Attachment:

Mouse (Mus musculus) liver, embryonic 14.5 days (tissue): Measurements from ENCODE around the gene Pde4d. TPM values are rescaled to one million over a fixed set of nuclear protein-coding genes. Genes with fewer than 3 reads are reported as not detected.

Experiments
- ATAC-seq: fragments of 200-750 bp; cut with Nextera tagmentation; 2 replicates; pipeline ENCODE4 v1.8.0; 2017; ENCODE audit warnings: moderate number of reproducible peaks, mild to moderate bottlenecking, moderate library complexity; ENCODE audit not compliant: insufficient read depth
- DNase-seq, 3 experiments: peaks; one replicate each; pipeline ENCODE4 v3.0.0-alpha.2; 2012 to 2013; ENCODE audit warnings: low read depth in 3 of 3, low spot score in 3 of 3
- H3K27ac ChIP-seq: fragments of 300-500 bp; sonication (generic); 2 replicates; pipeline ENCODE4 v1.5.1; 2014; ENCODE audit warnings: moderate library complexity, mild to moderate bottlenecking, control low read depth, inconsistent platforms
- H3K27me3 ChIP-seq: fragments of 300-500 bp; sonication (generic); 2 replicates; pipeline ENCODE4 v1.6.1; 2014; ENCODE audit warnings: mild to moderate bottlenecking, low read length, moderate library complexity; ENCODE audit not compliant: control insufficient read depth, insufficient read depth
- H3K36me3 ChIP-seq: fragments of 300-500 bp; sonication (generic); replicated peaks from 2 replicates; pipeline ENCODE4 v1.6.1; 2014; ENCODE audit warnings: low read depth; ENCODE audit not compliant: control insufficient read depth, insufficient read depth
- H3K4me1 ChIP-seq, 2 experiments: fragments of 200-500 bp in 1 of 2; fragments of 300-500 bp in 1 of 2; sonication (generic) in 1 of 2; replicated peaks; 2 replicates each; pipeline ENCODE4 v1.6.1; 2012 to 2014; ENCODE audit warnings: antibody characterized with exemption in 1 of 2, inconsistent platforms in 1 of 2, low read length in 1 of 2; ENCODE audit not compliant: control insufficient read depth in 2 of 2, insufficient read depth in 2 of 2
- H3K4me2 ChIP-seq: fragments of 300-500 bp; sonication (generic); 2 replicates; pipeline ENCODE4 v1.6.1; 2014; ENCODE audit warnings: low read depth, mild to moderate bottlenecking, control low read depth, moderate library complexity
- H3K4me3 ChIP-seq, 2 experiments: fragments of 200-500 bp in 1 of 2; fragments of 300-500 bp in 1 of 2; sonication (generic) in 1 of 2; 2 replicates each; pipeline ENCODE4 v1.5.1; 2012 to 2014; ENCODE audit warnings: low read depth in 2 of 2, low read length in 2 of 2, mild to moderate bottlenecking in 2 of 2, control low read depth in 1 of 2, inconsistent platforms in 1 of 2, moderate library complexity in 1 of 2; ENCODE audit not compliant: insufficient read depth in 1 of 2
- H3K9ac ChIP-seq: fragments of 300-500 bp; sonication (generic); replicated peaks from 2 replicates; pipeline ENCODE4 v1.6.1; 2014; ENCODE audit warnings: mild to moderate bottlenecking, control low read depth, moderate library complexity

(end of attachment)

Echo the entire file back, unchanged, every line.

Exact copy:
Mouse (Mus musculus) liver, embryonic 14.5 days (tissue): Measurements from ENCODE around the gene Pde4d. TPM values are rescaled to one million over a fixed set of nuclear protein-coding genes. Genes with fewer than 3 reads are reported as not detected.

Experiments
- ATAC-seq: fragments of 200-750 bp; cut with Nextera tagmentation; 2 replicates; pipeline ENCODE4 v1.8.0; 2017; ENCODE audit warnings: moderate number of reproducible peaks, mild to moderate bottlenecking, moderate library complexity; ENCODE audit not compliant: insufficient read depth
- DNase-seq, 3 experiments: peaks; one replicate each; pipeline ENCODE4 v3.0.0-alpha.2; 2012 to 2013; ENCODE audit warnings: low read depth in 3 of 3, low spot score in 3 of 3
- H3K27ac ChIP-seq: fragments of 300-500 bp; sonication (generic); 2 replicates; pipeline ENCODE4 v1.5.1; 2014; ENCODE audit warnings: moderate library complexity, mild to moderate bottlenecking, control low read depth, inconsistent platforms
- H3K27me3 ChIP-seq: fragments of 300-500 bp; sonication (generic); 2 replicates; pipeline ENCODE4 v1.6.1; 2014; ENCODE audit warnings: mild to moderate bottlenecking, low read length, moderate library complexity; ENCODE audit not compliant: control insufficient read depth, insufficient read depth
- H3K36me3 ChIP-seq: fragments of 300-500 bp; sonication (generic); replicated peaks from 2 replicates; pipeline ENCODE4 v1.6.1; 2014; ENCODE audit warnings: low read depth; ENCODE audit not compliant: control insufficient read depth, insufficient read depth
- H3K4me1 ChIP-seq, 2 experiments: fragments of 200-500 bp in 1 of 2; fragments of 300-500 bp in 1 of 2; sonication (generic) in 1 of 2; replicated peaks; 2 replicates each; pipeline ENCODE4 v1.6.1; 2012 to 2014; ENCODE audit warnings: antibody characterized with exemption in 1 of 2, inconsistent platforms in 1 of 2, low read length in 1 of 2; ENCODE audit not compliant: control insufficient read depth in 2 of 2, insufficient read depth in 2 of 2
- H3K4me2 ChIP-seq: fragments of 300-500 bp; sonication (generic); 2 replicates; pipeline ENCODE4 v1.6.1; 2014; ENCODE audit warnings: low read depth, mild to moderate bottlenecking, control low read depth, moderate library complexity
- H3K4me3 ChIP-seq, 2 experiments: fragments of 200-500 bp in 1 of 2; fragments of 300-500 bp in 1 of 2; sonication (generic) in 1 of 2; 2 replicates each; pipeline ENCODE4 v1.5.1; 2012 to 2014; ENCODE audit warnings: low read depth in 2 of 2, low read length in 2 of 2, mild to moderate bottlenecking in 2 of 2, control low read depth in 1 of 2, inconsistent platforms in 1 of 2, moderate library complexity in 1 of 2; ENCODE audit not compliant: insufficient read depth in 1 of 2
- H3K9ac ChIP-seq: fragments of 300-500 bp; sonication (generic); replicated peaks from 2 replicates; pipeline ENCODE4 v1.6.1; 2014; ENCODE audit warnings: mild to moderate bottlenecking, control low read depth, moderate library complexity